Battery Boyd (1916-1919) - Battery Boyd was a reinforced concrete, World War I 6 inch coastal gun battery on Ford Island, Honolulu County, Hawaii. The battery was named Battery Boyd in G.O. 13, 16 Jan 1917, after Captain Charles T. Boyd, 10th U.S. Cavalry, who was killed in action at Carrizal, Mexico, on 21 Jun 1916. Battery construction started in August 1916, was completed in December 1917 and transferred to the Coast Artillery for use on 17 Dec 1917 at a cost of $ 59,045. Designated for the land defenses of Oahu. Deactivated in 1919.
World War I (1917-1918)
Part of the Harbor Defense of Pearl Harbor.
Originally built as an World War I concrete casemated coastal gun battery with two 6" M1898 Armstrong guns mounted on M1898 Barbette carriages. This was a single story battery with the guns located on the same level as the magazines. Shells were moved from the magazine level to the gun loading platform by cart and by hand. No shell or powder hoists were provided or needed.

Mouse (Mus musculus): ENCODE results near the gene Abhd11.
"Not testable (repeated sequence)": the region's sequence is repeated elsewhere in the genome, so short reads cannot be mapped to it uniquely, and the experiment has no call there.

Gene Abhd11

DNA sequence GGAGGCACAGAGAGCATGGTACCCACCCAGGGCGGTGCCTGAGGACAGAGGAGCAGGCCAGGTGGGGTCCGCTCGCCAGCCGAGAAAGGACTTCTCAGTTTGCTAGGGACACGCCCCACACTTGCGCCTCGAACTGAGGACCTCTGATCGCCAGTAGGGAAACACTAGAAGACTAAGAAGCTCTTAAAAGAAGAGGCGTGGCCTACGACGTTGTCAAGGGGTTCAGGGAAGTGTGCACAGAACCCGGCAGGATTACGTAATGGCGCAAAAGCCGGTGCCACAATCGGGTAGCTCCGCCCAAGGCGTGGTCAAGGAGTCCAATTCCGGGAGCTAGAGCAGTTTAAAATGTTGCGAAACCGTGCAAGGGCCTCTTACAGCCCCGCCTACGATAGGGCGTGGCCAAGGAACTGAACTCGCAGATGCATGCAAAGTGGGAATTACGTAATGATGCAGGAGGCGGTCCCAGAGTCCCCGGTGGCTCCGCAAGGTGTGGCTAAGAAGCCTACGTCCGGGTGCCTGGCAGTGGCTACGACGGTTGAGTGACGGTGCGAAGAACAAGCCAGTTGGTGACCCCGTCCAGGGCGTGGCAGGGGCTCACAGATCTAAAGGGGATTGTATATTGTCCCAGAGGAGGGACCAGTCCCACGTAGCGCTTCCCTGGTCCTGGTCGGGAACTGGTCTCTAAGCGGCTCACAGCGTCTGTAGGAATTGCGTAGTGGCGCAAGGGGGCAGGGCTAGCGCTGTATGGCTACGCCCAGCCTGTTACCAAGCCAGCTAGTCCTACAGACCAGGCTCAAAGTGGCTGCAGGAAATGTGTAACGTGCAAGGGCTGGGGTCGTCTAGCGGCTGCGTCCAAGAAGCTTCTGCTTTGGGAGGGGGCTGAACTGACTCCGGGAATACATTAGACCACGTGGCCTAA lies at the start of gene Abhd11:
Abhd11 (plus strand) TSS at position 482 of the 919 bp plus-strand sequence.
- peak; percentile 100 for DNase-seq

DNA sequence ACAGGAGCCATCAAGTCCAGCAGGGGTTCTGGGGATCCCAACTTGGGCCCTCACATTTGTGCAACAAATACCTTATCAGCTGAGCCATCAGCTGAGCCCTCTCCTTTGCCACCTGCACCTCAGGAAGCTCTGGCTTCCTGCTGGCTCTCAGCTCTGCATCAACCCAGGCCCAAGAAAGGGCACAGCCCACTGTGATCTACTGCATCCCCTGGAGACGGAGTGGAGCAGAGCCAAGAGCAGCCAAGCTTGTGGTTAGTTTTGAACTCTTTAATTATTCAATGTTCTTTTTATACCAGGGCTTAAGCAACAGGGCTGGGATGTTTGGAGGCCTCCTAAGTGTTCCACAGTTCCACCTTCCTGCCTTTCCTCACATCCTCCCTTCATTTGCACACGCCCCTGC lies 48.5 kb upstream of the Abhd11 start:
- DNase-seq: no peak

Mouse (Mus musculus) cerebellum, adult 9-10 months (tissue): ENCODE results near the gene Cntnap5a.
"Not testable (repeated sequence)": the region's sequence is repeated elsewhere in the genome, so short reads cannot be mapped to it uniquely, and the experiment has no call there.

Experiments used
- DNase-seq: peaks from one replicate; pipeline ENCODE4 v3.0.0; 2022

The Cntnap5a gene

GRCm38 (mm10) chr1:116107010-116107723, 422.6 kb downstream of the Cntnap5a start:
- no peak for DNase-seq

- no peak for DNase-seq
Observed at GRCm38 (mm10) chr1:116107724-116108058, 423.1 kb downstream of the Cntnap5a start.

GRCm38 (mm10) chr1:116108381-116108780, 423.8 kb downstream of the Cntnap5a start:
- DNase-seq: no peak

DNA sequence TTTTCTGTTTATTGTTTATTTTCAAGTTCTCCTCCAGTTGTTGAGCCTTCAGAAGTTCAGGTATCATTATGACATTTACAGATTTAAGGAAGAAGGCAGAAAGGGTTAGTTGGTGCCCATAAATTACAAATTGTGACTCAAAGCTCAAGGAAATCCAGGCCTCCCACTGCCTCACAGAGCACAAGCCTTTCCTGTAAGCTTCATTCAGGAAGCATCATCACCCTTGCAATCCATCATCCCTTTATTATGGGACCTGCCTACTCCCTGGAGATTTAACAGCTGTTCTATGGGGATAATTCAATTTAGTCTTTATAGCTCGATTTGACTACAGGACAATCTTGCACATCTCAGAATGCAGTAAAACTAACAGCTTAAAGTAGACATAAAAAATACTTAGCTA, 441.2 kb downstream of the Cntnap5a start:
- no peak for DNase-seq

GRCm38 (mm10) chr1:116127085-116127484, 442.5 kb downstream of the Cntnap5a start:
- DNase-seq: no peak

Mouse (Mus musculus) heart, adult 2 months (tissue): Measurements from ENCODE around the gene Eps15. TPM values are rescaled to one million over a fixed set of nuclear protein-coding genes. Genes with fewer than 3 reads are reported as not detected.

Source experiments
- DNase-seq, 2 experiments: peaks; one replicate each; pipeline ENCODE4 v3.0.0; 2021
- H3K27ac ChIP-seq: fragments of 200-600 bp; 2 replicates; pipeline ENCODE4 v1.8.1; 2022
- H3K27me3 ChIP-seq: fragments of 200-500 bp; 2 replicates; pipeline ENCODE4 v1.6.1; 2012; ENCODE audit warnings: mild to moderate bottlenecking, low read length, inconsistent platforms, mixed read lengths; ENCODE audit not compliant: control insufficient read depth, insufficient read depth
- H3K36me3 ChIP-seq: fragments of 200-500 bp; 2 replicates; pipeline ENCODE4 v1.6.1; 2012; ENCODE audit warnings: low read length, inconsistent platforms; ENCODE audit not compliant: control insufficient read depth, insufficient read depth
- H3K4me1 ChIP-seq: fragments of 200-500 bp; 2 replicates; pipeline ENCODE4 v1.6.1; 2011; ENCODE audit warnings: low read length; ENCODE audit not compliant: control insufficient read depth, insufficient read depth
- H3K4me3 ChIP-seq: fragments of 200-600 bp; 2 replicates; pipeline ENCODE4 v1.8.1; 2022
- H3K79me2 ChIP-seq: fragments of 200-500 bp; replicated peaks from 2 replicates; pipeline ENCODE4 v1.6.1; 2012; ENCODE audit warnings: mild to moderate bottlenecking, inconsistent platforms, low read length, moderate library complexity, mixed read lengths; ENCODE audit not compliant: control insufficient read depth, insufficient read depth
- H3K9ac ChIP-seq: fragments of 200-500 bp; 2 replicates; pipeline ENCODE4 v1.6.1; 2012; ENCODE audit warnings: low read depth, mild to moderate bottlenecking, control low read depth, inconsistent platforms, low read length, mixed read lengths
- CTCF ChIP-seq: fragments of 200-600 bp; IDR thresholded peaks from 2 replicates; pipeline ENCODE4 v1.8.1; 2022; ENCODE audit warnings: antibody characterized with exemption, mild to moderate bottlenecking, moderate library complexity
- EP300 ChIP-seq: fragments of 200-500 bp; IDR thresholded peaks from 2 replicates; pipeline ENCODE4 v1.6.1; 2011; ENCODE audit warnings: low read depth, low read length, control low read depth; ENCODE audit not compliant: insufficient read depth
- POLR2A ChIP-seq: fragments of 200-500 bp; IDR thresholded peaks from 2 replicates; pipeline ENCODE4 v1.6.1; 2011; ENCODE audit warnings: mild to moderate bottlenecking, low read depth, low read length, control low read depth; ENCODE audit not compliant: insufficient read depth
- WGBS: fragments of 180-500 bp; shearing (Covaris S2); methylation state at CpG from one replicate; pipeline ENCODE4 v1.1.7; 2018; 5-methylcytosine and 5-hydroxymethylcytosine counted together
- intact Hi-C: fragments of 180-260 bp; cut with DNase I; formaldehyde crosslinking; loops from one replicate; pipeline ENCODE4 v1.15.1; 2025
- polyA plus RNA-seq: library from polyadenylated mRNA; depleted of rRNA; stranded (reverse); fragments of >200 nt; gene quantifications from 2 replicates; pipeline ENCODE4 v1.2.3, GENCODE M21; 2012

The U.S. entry into World War I resulted in a widespread removal of large caliber coastal defense gun tubes for service in Europe. Many of the gun and mortar tubes removed were sent to arsenals for modification and mounting on mobile carriages, both wheeled and railroad. Most of the removed gun tubes never made it to Europe and were either remounted or remained at the arsenals until needed elsewhere. The guns of Battery Boyd remained in place during World War I until they were directed to be scrapped on 22 Jul 1919 along with most of the inventory of 6" Armstrong carriages and guns. Gun & Carriage cards indicate that the carriages were recorded as scrapped on 6 Sep 1921 and the guns were salvaged on the same date.
The battery structure appears to be intact, a fence surrounds the battery. No period guns or mounts in place.